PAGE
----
Does this Rochester based, Metal powerhouse sound familiar to anyone? Hate Machine is back, and as a longtime fan and performer, Iam here to tell you that they are here to stay. This band has been through it all, from National tours to record deals, to breaking up. Any fan of Hate Machine knew that they wouldn’t be out of the game forever. Now here they are, “back from the dead”, to give our music scene a much needed swift kick right in the fucking ass!!! If you are into straight up, in your face, good old ass kicking metal, then do yourself a favor and check these guys out. Better yet, go see them live and catch a show with passion, intensity and all out aggression. Watch their fans; rabidly sing every word to every song. Impressive!
Hate machine is:
Jeremy “Jed” Seaver- Vocals
Al Dettori- Guitar
Jimmy “Black” Draudt- Bass
Donny Weissinger- Guitar
Mike Polito- Drums
I had the chance to catch up with Jed to talk about what’s going on in the world of Hate Machine, and what is in store for 2012.
Jason: Explain what it took for Hate Machine to land a record deal, and the events to follow?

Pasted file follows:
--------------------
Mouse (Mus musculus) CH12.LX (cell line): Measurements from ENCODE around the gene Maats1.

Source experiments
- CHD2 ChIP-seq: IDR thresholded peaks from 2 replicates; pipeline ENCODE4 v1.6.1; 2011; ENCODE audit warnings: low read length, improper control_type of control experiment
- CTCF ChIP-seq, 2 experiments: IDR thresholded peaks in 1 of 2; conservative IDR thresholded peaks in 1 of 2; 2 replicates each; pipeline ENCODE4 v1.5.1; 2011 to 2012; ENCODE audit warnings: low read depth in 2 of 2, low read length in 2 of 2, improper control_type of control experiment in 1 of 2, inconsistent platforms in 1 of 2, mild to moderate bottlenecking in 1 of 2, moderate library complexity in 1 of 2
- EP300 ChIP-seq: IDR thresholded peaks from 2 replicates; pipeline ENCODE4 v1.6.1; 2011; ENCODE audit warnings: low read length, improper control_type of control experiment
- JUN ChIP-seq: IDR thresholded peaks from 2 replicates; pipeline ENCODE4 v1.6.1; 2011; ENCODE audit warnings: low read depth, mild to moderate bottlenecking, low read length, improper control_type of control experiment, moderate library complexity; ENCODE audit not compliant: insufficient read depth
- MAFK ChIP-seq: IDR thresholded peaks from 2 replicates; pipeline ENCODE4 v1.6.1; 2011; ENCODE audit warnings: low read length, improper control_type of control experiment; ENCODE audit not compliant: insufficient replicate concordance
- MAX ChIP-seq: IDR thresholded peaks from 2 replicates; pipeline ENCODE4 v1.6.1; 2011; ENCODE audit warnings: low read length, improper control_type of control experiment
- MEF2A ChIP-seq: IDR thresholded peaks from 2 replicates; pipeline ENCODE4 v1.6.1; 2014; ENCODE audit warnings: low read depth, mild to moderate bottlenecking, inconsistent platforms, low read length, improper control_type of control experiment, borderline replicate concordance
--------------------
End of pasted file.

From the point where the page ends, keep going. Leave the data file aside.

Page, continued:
Jed: Well, Basically Hate Machine toiled around locally and regionally for a few years touring in support of our first cd “Its All Good”. We gained alot of press/publicity from that cd. I think the year was 1996 maybe 1997..not sure. We changed some members around and wrote and put out our EP Destination 2KH8 in 1998. This EP is what started all the label interest for us. We hired a few different promotions company to push the single off that EP, Hasben?, to active college radio stations across the country. We had the #1 most added song on active college radio that year. We were charting from here to Alaska. No kidding. Of course, like wolves, labels came out of the woodwork to find out what was the deal with us. We showcased many times in NYC and Los Angeles for various labels trying to land the right deal, I guess you could say. Not that we landed the right deal. lol. We ended up signing a deal with a fledgling label named QED Entertainment (which changed their name to Summa) out of Los Angeles. They had distribution through Elektra Records and had just got a band named the Deadlights signed to Elektra and placed on the Ozzfest. We thought we were going to be the next “Ozzfest” band. We ended up moving to Los Angeles to record our major label debut. This was 2000. When we got out to L.A. and started writing this new record our sound changed drastically. In the meantime, our bass player and drummer quit. With no drummer and bass player we had to adapt. Drum tracks were added to the album and our producer played bass on the record. The band changed it’s name to Omniblank. The album became “Birth of a FIrefly”. When the album was done, we came back home to Rochester to find replacement members. The album went over well here locally, but in hindsight I think it alienated old school Hate Machine fans. Because, quite frankly, it wasn’t Hate Machine. It wasn’t raw, it wasn’t aggressive..it just wasn’t what we originally were. Now, don’t get me wrong..the Omniblank album (in my eyes) holds up to this day. It’s a great sounding album. Again, it just wasn’t Hate Machine. So, we ended up touring the country in support of the Firefly record, with little to no support from the label. They boned us. As it turned out, they had zero distribution. Other labels, big labels, wanted to partner up with them and release “Firefly” globally, but QED’s asking price was too high. These guys wanted to get rich off our deal! We were too naive and caught up in other things to realize what was going on. In the meantime, I was having some personal battles and decided it was the best for me if I just walked away. So thats essentially how the band broke up.